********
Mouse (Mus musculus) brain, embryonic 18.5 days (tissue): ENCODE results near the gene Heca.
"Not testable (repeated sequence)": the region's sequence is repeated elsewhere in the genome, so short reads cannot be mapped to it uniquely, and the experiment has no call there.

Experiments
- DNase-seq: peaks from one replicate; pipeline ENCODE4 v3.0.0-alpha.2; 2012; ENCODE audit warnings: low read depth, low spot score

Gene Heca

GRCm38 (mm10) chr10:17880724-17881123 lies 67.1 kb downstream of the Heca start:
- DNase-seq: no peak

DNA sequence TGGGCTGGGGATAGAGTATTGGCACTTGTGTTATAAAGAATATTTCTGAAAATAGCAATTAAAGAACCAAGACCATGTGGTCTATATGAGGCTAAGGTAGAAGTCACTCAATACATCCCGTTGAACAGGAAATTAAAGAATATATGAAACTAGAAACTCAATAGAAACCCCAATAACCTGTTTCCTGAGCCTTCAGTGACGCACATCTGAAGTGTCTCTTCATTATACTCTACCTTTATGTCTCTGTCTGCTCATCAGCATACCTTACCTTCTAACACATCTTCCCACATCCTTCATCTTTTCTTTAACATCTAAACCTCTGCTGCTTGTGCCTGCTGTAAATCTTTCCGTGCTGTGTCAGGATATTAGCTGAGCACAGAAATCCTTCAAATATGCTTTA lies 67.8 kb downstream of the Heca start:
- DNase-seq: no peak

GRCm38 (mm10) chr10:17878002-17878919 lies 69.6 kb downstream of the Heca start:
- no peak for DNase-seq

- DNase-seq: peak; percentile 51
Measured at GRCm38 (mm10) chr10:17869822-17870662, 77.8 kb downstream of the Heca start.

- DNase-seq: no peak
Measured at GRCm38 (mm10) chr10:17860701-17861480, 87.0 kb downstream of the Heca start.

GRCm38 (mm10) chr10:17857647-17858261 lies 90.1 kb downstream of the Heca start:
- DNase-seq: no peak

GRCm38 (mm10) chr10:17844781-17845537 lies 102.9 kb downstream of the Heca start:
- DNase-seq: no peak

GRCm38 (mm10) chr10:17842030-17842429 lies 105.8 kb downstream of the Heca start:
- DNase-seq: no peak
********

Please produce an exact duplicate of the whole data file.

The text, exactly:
Mouse (Mus musculus) brain, embryonic 18.5 days (tissue): ENCODE results near the gene Heca.
"Not testable (repeated sequence)": the region's sequence is repeated elsewhere in the genome, so short reads cannot be mapped to it uniquely, and the experiment has no call there.

Experiments
- DNase-seq: peaks from one replicate; pipeline ENCODE4 v3.0.0-alpha.2; 2012; ENCODE audit warnings: low read depth, low spot score

Gene Heca

GRCm38 (mm10) chr10:17880724-17881123 lies 67.1 kb downstream of the Heca start:
- DNase-seq: no peak

DNA sequence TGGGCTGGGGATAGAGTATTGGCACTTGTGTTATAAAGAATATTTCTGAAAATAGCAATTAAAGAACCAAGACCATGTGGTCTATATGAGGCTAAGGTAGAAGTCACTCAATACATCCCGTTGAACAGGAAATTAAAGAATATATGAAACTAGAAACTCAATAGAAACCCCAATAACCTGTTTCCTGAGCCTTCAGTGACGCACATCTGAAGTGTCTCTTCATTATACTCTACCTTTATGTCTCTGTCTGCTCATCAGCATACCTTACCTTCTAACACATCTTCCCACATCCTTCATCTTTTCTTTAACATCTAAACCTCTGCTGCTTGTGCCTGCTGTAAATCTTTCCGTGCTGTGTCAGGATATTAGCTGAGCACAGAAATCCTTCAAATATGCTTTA lies 67.8 kb downstream of the Heca start:
- DNase-seq: no peak

GRCm38 (mm10) chr10:17878002-17878919 lies 69.6 kb downstream of the Heca start:
- no peak for DNase-seq

- DNase-seq: peak; percentile 51
Measured at GRCm38 (mm10) chr10:17869822-17870662, 77.8 kb downstream of the Heca start.

- DNase-seq: no peak
Measured at GRCm38 (mm10) chr10:17860701-17861480, 87.0 kb downstream of the Heca start.

GRCm38 (mm10) chr10:17857647-17858261 lies 90.1 kb downstream of the Heca start:
- DNase-seq: no peak

GRCm38 (mm10) chr10:17844781-17845537 lies 102.9 kb downstream of the Heca start:
- DNase-seq: no peak

GRCm38 (mm10) chr10:17842030-17842429 lies 105.8 kb downstream of the Heca start:
- DNase-seq: no peak